Payments for weapons handed over in Sadr City on Monday reportedly ranged from $5 for a hand grenade to $150 for an AK-47 to $2,000 for a highly specialized mortar. It appeared that both noncombatants and Mahdi Army insurgents were taking part in the buyback.
Abdulla Abu Ghassan, a bakery owner, received $1,200 after turning in a grenade launcher, an assault rifle and ammunition, all of which he said he had kept after serving in the now-disbanded Iraqi army.
The idea, presumably, is to take weapons out of the hands of terrorists. But will this work?
Under an optimistic scenario, the weapons are gone and the Iraqis are richer. Under a pessimistic scenario, the terrorists use weapons sales to finance future operations. If the terrorists have accumulated large weapons inventories, this should not be hard to do.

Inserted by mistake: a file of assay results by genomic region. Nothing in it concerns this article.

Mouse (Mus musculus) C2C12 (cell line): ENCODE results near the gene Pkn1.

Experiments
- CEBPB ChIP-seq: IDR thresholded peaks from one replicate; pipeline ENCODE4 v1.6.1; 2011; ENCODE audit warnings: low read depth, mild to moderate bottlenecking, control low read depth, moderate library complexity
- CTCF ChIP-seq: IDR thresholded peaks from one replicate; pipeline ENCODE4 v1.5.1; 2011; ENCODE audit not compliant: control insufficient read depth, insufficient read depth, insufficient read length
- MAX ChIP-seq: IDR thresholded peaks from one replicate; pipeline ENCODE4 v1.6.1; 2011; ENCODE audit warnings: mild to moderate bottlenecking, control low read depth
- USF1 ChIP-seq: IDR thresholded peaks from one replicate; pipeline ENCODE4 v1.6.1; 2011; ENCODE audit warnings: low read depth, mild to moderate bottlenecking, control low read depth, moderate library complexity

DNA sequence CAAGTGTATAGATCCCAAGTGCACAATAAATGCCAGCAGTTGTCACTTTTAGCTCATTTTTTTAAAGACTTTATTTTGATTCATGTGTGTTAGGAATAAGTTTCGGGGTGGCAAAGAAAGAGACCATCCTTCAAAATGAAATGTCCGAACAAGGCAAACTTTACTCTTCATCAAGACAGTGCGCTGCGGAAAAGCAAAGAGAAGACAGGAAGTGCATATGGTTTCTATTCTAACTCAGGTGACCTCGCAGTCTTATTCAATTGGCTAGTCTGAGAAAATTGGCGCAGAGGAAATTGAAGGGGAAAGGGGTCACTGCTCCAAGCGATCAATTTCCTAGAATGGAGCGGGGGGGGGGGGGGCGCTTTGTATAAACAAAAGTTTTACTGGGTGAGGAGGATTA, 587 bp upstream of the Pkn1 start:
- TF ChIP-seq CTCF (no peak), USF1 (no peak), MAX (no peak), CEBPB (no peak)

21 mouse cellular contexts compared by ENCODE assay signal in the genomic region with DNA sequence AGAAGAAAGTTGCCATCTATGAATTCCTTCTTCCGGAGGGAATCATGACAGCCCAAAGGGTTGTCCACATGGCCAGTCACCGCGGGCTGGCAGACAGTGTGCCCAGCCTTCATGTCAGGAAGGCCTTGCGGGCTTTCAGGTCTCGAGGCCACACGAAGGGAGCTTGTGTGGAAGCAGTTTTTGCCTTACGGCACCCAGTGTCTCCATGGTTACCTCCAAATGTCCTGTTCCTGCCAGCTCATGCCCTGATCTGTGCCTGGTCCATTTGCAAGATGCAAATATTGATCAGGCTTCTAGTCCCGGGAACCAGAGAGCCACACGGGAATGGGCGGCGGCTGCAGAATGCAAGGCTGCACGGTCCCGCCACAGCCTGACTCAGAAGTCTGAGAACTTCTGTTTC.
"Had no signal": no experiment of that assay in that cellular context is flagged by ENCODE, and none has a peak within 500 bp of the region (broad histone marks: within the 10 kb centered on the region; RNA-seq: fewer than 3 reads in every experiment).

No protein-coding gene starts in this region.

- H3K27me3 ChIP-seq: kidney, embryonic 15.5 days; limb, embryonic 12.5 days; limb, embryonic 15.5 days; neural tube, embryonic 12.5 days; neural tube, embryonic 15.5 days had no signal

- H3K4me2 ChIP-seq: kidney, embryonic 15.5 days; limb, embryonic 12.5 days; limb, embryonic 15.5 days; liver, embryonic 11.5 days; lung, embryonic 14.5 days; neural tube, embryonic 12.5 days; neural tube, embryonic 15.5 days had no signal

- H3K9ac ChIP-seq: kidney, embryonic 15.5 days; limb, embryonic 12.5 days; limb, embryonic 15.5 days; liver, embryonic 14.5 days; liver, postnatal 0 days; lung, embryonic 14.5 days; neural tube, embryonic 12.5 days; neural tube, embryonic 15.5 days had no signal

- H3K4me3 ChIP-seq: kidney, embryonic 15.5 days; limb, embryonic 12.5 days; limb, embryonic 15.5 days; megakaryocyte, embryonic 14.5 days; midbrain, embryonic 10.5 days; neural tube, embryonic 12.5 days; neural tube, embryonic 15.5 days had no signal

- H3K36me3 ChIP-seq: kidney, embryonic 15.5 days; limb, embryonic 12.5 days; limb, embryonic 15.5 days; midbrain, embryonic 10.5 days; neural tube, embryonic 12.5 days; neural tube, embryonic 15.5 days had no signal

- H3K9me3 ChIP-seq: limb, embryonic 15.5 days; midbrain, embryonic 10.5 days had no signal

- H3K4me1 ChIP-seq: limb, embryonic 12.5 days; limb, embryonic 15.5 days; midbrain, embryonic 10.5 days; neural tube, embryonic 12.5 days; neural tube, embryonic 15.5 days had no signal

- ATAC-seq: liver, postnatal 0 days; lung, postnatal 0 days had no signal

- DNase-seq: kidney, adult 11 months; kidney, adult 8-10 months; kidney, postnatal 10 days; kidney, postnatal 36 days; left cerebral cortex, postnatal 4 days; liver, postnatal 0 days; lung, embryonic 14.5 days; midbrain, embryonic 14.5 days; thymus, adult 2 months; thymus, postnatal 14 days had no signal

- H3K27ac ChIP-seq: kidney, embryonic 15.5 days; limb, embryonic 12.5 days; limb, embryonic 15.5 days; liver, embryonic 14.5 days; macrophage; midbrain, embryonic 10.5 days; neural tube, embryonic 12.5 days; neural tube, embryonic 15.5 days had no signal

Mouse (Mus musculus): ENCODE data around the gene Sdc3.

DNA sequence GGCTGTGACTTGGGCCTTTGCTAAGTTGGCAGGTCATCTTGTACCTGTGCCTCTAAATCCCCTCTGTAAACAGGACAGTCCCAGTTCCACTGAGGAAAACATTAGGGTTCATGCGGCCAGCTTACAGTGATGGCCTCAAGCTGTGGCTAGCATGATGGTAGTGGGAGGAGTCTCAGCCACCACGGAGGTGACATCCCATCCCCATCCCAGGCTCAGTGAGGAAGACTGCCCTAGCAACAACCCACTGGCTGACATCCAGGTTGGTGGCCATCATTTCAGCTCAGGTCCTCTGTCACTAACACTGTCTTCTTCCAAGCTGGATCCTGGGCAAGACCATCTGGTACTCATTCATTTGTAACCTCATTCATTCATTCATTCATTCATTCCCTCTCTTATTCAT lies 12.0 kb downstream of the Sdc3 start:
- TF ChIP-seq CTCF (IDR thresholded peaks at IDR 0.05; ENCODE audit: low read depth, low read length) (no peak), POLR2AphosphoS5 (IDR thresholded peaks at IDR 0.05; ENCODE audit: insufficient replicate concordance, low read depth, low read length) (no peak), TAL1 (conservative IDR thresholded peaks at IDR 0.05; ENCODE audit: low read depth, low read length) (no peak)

The dynamic problems are formidable. By bidding up the price of weapons, we raise the return to accumulating large weapons inventories in the future. We also make the weapons market more liquid. So weapons buy-back plans become less effective over time, unless we create the expectation that price will be falling. This means we had better get it right now, if indeed we can.
In some models government does best by accumulating its own inventory. The government then precommits to selling its stock, and driving down prices, if private traders accumulate too many of the forbidden assets. Knowing this danger in advance, private traders might be reluctant to invest in large stocks. Now I am not suggesting this as a viable policy option (hey, why don’t we sell off some nukes from Colorado, and lower the world price? That would show those nasty North Koreans…). Nonetheless the scenario shows just how far buying weapons can be from an ideal, incentives-driven economic policy.
Addendum: David Nishimura offers more information.